CONTENTS

Lee Westwood

The Host with the Most

After winning his 25th title on the European Tour earlier this season against a strong field at the Abu Dhabi HSBC Championship, Lee Westwood is raring to go as he hosts this week’s Betfred British Masters for the second time. The Englishman brings the event back to Close House after first welcoming the European Tour’s finest players to the North East in 2017. It’s a venue he knows better than most, having recently tweaked various aspects of the Colt Course, and he’ll be hoping his local knowledge will guide him to win tournament No.26 as the event kick-starts the Tour’s highly anticipated UK Swing. Here, Lee explains his connection with Close House and his friendship with Sir Graham Wylie.

When did your relationship with Close House first begin?
I was asked to come up and open the course by Alan Shearer about nine years ago. I hadn’t really spent any time up here, but I came up and was really impressed with the golf course. It was new, but it felt more like a mature course. I got on well with the people at Close House and then met a woman from up here and decided to move into the area. Everyone is so friendly around the club and it’s an excellent place to practice, with a couple of great ranges that I frequently use. The course is always in pretty good condition, even through the winter months because it drains really well so it’s playable all year round. I really do enjoy it in this part of the world.

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How did you change the Colt Course?
We’ve taken a few bunkers out and also added a few bunkers, especially with the British Masters in mind. We’ve put in quite a few tees to make it a bit longer and add some yardage wherever we can. We’ve slightly changed a couple of greens to allow for more pin positions. Scott Macpherson, the guy who originally designed it, did a great job. It didn’t need much doing to it, just a little tweak here and there. When you’re looking at putting bunkers in – especially fairway bunkers – you’ve got to think where a Tour pro might hit it. You’ve also got to consider an amateur playing from a forward tee, because you want them to be in play for everyone playing the course. I believe all the improvements we’ve done have benefitted the course.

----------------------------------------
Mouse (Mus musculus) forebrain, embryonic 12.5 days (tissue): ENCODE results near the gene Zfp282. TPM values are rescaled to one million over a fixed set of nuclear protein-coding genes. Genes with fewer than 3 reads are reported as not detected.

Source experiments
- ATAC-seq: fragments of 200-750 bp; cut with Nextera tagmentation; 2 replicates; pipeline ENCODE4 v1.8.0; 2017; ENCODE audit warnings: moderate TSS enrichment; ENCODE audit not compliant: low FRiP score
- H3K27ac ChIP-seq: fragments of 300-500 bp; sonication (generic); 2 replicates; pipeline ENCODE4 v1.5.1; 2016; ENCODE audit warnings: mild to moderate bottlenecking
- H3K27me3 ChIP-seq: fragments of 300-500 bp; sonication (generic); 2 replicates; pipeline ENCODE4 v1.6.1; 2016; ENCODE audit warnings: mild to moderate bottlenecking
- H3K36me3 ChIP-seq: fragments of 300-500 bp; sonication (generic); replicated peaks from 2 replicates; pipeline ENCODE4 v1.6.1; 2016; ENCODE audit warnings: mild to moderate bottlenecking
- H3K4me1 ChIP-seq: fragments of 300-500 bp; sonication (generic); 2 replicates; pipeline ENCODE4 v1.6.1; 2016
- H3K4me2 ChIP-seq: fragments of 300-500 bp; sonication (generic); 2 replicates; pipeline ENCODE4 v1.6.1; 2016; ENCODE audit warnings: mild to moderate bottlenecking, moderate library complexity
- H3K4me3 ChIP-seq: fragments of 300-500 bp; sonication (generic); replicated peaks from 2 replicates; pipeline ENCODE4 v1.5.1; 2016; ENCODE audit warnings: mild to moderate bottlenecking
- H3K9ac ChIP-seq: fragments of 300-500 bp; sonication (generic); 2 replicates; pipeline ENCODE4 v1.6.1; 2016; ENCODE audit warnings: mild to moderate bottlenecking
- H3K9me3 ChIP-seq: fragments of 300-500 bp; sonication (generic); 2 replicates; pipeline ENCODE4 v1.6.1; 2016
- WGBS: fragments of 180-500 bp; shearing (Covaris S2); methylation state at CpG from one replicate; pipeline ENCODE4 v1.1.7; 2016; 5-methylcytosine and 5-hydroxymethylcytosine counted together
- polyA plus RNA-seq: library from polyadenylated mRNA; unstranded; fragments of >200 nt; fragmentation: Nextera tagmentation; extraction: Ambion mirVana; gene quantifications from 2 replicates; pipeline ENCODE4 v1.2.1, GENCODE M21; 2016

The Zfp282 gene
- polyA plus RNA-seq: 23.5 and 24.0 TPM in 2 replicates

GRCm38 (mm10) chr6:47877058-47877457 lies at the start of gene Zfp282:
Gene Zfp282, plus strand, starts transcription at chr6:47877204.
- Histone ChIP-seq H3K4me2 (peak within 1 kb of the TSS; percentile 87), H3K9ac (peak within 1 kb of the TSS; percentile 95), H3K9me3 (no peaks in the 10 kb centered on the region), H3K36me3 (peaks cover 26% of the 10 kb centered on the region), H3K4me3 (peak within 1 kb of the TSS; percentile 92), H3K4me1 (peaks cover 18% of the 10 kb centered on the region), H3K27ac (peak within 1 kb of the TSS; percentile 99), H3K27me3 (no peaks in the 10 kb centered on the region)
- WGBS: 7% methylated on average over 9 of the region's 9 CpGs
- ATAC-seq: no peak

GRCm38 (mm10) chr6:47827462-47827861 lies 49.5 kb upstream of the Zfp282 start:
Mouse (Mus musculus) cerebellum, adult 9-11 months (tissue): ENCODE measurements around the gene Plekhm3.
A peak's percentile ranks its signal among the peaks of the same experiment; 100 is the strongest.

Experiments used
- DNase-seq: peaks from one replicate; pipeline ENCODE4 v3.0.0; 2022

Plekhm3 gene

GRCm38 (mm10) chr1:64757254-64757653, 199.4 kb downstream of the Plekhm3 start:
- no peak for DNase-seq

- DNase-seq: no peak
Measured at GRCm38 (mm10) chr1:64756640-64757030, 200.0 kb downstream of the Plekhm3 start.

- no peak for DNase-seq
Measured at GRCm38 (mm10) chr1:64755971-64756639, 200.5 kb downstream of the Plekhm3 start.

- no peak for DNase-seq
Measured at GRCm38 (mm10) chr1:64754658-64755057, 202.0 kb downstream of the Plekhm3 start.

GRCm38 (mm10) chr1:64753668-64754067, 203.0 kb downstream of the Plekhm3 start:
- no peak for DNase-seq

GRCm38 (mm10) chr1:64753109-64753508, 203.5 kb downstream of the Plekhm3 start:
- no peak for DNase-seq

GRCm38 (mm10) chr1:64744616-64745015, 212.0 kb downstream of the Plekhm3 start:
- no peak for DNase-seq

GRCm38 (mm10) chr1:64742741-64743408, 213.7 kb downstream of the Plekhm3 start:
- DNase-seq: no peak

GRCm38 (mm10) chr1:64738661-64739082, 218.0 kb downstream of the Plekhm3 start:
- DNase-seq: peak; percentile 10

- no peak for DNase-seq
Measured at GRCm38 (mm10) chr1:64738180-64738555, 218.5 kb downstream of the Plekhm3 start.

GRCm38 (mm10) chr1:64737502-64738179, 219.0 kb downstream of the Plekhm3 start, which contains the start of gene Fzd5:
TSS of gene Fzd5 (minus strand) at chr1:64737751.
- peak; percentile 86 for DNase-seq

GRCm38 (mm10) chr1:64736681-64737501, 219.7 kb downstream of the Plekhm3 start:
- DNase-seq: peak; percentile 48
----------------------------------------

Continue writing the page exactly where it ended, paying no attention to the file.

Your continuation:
Does the course reward accuracy over length?
You can certainly pull the driver out and try and over-power holes here, but you’ve got to be really accurate, which is ideally what you want because if you hit it too far you need to be penalised if you’re inaccurate. I like golf courses that are strategic, where you have to think your way around, rather than just walk back to the tee and pull driver out every time.

You moved to America for better practice conditions but then moved back to the North East and won two Rolex Series wins – what has changed?
As I’ve got older I’ve almost practiced less and re-diverted what I work on to the more mental side of the game, in addition to working on my short game and my putting. Through the winter I don’t really hit that many balls. I’m aged 47 now and I feel like it wears my body down if I do too much practicing. So, I’ll come out and I’ll play the course, warm up a little bit, mainly on my short game, my putting and my mental approach to it.

You’ve looked more relaxed on the course in recent years and have had your fiancée Helen and son Sam on the bag – is that a coincidence?
It’s been a massive help to have them caddy for me at various points. I’m at a good stage in my life where I can relax now. I’ve done pretty much all there is to do in the game. It sounds simple, but I just want to go out every day and enjoy playing the game and competing in tournaments. That’s really why I think I look more relaxed out there.